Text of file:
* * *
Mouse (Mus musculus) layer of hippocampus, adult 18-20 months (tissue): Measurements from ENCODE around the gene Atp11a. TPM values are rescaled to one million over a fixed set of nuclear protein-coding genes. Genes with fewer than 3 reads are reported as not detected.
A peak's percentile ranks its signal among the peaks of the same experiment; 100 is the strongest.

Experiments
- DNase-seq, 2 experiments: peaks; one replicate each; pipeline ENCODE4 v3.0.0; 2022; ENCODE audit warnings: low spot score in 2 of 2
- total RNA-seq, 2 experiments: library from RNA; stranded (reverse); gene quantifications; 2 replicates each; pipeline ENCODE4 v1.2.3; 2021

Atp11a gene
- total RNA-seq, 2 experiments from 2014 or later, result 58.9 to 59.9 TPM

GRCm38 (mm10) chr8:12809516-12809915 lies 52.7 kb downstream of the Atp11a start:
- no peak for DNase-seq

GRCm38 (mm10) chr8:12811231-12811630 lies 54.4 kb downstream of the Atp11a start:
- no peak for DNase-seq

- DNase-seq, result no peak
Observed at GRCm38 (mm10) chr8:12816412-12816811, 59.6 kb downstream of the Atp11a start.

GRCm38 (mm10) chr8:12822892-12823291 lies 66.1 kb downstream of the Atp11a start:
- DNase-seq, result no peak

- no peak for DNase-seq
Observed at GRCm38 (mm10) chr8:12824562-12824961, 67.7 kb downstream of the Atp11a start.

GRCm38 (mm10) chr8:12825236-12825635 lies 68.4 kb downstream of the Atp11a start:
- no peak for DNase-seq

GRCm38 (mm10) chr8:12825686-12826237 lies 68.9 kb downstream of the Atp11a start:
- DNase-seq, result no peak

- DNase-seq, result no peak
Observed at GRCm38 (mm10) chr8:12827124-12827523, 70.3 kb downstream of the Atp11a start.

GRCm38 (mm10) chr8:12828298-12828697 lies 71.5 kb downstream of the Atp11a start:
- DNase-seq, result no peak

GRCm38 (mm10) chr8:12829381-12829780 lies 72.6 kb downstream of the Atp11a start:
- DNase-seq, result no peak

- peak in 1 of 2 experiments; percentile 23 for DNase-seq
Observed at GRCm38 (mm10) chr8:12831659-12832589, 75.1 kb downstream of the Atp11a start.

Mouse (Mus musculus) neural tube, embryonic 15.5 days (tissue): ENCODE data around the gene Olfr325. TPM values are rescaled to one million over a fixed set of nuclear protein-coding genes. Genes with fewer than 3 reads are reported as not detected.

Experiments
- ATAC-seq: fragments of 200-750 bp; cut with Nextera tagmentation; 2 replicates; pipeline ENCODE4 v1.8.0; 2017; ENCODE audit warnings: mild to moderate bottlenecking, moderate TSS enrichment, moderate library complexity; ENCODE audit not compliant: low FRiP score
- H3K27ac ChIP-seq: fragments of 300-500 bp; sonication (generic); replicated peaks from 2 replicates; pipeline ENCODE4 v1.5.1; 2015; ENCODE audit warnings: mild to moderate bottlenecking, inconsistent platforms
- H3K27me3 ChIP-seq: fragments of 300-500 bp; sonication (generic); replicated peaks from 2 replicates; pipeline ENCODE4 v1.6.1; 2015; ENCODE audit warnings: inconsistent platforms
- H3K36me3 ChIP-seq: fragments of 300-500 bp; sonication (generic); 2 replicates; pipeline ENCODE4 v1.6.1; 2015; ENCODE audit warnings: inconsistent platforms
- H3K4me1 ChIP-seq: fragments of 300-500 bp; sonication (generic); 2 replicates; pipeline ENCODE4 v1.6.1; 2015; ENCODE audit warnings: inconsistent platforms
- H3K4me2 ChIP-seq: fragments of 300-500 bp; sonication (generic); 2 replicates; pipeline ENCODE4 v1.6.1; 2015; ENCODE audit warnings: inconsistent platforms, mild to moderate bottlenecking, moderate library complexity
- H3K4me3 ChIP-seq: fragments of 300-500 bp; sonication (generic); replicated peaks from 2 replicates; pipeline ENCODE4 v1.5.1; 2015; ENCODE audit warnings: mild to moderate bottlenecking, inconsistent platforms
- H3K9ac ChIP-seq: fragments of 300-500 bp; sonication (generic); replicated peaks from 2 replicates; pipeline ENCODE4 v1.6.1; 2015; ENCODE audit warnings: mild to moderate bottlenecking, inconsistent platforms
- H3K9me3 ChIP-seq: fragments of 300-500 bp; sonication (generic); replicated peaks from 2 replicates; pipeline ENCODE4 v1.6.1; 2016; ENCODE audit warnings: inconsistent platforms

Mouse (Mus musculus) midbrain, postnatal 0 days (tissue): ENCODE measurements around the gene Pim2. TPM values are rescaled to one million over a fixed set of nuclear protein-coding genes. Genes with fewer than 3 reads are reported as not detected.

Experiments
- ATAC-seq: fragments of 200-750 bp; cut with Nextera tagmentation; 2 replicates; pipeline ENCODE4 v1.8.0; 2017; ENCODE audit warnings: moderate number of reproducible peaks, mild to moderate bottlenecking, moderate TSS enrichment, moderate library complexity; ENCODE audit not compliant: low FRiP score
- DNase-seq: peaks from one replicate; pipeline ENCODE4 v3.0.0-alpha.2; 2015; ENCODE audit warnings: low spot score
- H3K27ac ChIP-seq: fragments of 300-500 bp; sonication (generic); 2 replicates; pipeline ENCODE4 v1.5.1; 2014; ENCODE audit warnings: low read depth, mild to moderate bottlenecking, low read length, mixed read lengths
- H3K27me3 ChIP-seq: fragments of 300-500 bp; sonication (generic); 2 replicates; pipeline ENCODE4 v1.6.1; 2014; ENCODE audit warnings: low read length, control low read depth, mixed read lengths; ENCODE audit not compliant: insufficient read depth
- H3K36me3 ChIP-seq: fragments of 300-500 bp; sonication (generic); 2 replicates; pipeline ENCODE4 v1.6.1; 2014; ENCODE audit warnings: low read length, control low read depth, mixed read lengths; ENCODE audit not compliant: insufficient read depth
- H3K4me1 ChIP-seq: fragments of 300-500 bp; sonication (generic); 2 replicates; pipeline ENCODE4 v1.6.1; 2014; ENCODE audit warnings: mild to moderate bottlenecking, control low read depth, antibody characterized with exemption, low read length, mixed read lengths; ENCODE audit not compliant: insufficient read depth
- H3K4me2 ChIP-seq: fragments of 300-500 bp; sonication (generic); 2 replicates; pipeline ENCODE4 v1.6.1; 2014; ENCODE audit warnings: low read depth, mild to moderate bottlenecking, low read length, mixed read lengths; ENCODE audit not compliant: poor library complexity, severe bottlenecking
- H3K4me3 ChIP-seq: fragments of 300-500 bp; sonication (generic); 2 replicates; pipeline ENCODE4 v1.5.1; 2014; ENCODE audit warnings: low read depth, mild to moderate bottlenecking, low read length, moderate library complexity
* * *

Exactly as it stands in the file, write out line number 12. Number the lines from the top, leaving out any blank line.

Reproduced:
- DNase-seq, result no peak